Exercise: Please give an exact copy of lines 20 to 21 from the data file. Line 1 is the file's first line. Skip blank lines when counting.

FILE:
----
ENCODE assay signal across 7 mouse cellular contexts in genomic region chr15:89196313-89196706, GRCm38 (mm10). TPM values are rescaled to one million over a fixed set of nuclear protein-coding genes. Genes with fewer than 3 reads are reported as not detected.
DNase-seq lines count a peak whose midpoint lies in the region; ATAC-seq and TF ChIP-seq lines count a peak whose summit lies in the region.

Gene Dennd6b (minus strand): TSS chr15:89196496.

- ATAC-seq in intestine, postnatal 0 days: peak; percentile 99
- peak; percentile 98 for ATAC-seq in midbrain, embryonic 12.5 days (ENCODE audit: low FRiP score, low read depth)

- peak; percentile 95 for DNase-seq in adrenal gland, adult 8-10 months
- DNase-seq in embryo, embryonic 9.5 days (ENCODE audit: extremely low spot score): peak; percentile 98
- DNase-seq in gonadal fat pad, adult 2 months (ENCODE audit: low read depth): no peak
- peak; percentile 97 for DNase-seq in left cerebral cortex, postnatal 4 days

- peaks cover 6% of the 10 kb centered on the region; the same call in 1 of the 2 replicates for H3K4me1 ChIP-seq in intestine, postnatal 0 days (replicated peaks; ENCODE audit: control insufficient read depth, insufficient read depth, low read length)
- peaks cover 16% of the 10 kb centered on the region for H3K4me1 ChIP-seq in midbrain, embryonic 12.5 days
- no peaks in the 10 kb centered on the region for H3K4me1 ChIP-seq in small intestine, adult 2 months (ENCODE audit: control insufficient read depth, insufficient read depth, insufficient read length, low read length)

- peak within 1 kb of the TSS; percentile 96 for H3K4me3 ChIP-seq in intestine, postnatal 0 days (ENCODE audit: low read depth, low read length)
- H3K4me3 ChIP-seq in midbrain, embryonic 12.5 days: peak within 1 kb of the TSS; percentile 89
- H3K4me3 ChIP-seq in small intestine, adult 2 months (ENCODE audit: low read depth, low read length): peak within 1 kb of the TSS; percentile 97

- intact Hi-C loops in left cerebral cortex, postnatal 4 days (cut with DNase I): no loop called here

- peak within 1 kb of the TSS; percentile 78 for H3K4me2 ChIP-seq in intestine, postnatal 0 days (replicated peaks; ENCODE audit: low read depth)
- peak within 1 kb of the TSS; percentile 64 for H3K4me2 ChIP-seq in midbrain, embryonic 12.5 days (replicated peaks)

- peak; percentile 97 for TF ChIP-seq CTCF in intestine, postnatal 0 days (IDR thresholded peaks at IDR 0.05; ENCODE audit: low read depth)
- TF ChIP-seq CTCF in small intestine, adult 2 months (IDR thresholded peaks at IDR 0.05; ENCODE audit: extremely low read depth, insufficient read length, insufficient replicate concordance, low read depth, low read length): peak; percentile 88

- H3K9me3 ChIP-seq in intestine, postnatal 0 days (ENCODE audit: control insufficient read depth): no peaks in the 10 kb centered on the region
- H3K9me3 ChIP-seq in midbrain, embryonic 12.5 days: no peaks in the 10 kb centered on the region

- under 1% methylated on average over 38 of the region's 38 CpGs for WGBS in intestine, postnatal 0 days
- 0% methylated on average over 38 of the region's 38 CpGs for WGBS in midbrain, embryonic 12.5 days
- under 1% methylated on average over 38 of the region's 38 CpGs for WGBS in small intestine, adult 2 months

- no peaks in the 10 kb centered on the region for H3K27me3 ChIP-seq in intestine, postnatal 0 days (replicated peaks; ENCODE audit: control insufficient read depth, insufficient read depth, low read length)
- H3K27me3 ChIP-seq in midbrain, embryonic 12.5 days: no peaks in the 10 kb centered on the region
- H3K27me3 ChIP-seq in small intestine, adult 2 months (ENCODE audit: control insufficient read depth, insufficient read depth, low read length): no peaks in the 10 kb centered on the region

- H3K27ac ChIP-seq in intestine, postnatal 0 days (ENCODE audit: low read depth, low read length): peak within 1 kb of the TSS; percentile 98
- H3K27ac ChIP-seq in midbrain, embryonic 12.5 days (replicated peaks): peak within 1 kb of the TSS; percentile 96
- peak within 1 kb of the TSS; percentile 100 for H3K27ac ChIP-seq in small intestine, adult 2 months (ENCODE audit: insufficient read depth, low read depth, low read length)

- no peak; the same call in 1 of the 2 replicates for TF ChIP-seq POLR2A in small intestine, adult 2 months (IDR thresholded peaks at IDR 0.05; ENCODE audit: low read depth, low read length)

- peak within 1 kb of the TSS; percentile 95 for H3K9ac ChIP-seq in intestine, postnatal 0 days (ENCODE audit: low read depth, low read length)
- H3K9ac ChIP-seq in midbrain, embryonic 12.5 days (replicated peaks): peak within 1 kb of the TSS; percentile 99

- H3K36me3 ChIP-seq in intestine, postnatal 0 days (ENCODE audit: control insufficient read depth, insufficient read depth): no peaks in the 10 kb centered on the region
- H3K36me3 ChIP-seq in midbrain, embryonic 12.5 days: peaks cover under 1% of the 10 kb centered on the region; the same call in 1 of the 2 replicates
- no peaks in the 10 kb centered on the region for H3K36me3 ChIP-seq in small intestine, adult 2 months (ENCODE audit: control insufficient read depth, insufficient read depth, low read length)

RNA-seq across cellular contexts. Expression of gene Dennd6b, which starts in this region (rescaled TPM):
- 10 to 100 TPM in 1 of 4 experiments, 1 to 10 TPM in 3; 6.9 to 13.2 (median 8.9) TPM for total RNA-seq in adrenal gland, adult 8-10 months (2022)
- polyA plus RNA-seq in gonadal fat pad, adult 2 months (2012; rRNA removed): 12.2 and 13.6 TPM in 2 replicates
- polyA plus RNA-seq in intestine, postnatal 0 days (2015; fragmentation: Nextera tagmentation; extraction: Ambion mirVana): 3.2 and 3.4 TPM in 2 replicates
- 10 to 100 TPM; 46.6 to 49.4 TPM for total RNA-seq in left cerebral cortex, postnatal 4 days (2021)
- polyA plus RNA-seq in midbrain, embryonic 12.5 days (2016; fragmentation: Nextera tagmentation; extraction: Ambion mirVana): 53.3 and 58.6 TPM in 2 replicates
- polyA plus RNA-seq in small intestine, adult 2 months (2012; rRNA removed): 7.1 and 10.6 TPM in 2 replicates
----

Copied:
- TF ChIP-seq CTCF in small intestine, adult 2 months (IDR thresholded peaks at IDR 0.05; ENCODE audit: extremely low read depth, insufficient read length, insufficient replicate concordance, low read depth, low read length): peak; percentile 88

- H3K9me3 ChIP-seq in intestine, postnatal 0 days (ENCODE audit: control insufficient read depth): no peaks in the 10 kb centered on the region